One Go feature which I’m using regularly is cross-compiling Go code to other platforms (usually from macOS to linux-amd64).
In Go, this is a built-in feature that “just works”. The following command produces a statically linked ELF binary which can simply be copied and run on a Linux machine:
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Rust doesn’t have built-in support for such a feature.
Edit: Rust core-commiter Steve Klabnik pointed out, that actually what I’m showing off here is the built-in Rust support :)
I’ve been looking for a while how to achieve this using Cargo and Rust. And (spoiler-alert!) I’ve found one, which is relatively simple to set up.
First, install Rust nightly. I haven’t tried whether this works on Rust stable, so let me know if you happen to try it.
Second, install the required target. In our case (Linux x86_64) this is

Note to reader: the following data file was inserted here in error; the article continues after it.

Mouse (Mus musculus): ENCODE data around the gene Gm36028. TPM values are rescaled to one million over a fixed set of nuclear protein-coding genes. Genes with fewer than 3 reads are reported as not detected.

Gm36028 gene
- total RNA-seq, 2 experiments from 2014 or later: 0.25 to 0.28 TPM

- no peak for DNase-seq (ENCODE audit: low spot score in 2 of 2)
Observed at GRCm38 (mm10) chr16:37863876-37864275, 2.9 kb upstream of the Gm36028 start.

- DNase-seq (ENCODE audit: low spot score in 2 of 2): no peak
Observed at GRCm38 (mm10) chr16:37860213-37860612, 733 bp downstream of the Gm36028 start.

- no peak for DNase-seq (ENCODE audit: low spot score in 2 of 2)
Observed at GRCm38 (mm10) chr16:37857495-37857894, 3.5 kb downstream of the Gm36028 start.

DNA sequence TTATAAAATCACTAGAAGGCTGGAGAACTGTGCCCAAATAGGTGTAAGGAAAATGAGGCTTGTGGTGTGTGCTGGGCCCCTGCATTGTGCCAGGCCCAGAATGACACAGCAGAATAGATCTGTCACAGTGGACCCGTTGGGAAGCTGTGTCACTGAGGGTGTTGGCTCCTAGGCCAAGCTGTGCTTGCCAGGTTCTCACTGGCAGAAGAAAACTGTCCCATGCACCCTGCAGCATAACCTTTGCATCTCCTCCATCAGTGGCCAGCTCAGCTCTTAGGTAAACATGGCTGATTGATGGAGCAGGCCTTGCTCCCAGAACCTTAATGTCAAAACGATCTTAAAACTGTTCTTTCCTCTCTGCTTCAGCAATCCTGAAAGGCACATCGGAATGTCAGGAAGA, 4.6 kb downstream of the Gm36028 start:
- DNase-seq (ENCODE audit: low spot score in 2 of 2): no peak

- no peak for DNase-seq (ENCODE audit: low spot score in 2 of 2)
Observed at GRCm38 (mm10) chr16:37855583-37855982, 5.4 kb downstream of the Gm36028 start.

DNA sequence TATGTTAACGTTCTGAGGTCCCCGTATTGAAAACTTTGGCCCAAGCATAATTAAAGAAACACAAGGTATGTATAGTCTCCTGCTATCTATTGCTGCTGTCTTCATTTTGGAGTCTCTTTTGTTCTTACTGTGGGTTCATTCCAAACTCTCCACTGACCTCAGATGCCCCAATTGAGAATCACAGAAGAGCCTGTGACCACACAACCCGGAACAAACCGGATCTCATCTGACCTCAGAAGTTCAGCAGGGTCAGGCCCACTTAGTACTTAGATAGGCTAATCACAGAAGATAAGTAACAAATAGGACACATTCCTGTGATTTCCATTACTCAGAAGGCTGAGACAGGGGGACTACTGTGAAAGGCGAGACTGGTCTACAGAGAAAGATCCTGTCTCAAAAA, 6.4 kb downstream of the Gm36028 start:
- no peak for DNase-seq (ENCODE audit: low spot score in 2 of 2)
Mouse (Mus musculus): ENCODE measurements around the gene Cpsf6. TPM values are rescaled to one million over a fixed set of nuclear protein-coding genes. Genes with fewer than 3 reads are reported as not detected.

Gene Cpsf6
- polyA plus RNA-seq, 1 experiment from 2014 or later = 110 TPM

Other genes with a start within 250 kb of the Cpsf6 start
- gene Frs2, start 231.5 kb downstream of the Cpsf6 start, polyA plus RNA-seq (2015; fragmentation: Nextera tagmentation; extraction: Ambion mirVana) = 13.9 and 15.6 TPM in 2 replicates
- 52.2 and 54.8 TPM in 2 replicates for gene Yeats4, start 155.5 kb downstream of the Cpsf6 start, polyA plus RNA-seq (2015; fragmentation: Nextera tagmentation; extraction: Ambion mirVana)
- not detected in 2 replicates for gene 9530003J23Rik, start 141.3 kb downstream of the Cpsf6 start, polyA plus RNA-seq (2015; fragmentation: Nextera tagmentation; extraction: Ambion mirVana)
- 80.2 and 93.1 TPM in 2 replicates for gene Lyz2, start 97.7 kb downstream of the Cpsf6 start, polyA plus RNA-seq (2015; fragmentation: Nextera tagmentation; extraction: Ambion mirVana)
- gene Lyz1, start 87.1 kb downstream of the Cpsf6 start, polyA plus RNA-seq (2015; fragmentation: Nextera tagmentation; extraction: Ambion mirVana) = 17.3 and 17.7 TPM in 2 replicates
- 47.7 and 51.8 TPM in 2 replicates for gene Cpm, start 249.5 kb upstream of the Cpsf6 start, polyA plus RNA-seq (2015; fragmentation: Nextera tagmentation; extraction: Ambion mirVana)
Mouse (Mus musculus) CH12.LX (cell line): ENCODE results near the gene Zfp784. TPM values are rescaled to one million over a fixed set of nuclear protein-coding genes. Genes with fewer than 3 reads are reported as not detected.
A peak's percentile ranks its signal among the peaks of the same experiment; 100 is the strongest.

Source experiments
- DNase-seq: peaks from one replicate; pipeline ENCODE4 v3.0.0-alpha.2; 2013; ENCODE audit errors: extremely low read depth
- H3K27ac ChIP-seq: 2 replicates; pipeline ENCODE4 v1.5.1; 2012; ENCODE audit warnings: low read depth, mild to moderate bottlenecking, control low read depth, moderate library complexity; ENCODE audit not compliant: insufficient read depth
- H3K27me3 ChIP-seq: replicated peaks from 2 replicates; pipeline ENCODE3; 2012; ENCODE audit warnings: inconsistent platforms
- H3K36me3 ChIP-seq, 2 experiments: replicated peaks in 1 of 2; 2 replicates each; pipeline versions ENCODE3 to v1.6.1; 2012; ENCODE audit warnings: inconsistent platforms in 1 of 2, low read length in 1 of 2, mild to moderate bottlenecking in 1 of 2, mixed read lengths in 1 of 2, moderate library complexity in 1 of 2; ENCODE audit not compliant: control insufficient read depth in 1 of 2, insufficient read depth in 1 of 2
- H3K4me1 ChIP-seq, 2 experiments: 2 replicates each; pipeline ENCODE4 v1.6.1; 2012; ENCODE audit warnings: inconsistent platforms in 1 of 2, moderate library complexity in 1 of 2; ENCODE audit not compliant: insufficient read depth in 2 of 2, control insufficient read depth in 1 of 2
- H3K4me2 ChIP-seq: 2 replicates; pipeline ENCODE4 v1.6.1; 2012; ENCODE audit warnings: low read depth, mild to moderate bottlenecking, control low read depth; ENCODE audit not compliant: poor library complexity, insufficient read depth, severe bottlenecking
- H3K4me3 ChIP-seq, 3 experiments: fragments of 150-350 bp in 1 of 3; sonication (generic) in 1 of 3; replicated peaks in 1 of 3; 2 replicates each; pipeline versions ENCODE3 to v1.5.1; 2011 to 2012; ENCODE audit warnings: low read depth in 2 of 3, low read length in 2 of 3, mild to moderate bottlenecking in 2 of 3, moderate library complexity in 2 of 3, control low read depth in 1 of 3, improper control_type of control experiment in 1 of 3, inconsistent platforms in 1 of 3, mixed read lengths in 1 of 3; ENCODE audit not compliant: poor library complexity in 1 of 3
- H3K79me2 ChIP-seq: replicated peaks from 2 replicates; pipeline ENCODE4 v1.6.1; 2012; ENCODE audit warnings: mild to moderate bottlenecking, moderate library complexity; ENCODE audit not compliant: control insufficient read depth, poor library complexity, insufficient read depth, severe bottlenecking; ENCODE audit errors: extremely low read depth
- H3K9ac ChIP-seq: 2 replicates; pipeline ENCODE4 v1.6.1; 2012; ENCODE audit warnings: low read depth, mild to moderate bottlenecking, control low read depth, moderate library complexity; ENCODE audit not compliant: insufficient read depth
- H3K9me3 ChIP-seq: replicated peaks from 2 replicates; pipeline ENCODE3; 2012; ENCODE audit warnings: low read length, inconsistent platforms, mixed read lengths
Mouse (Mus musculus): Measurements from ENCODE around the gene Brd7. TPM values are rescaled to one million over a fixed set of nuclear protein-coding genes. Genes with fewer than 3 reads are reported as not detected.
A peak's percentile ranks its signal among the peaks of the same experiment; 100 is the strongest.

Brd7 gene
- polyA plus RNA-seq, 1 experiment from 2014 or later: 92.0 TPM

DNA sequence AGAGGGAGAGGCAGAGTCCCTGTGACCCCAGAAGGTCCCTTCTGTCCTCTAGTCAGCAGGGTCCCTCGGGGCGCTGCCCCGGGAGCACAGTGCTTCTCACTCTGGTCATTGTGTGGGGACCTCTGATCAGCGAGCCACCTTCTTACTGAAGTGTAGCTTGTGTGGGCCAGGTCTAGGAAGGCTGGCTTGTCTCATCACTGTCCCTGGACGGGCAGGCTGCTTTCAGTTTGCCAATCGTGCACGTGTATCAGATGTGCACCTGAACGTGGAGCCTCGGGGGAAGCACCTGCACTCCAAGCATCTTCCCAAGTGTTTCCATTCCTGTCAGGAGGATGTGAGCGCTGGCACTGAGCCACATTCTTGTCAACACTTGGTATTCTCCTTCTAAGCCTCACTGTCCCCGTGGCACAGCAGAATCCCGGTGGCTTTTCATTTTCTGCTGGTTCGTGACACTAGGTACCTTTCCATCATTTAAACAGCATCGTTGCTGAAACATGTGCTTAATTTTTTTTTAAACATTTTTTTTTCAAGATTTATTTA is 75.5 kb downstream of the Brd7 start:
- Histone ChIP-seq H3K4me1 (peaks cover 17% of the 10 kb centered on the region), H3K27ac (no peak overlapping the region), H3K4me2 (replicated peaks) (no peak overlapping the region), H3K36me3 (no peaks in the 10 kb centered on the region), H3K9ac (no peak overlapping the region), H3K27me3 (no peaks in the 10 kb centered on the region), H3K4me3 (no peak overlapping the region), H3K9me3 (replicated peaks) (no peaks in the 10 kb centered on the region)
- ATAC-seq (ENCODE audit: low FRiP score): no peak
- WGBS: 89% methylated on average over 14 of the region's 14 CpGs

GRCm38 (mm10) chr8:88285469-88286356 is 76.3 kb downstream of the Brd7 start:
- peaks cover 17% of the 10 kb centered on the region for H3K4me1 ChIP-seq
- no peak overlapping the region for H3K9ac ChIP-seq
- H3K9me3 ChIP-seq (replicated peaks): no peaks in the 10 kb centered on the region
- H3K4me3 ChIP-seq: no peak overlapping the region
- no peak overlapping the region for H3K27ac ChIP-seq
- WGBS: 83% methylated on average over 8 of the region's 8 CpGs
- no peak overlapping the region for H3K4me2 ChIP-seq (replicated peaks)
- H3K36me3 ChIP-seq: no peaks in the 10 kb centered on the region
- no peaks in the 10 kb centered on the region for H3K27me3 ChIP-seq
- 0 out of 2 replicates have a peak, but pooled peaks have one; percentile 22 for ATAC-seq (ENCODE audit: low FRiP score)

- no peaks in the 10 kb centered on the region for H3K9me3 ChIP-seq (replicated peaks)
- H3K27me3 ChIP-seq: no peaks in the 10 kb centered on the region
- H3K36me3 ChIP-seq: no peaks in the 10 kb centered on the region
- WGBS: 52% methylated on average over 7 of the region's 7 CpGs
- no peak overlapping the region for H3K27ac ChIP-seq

x86_64-unknown-linux-musl. The lightweight standard library musl is able to produce statically linked libraries (contrary to the
x86_64-unknown-linux-gnu target, which uses GNU libc.
What’s still missing is the linker. This was always the part where I go into trouble when trying this earlier. Finally, this blog post from Graham Enos guided me to a Homebrew tap by Filippo Valsorda, which provides a complete macOS to Linux cross-compile toolchain.
That was the heavy-lifting. Now just tell Cargo where to find the linker. You can place the following into your projects
.cargo/config or configure it globally in your
That’s it! You can now cross-compile Linux binaries with Cargo!
You can find the resulting statically linked ELF binary in the
target/x86_64-unknown-linux-musl/release directory. This file can be copied and run on any Linux x86_64 machine, just like the cross-compiled Go binary!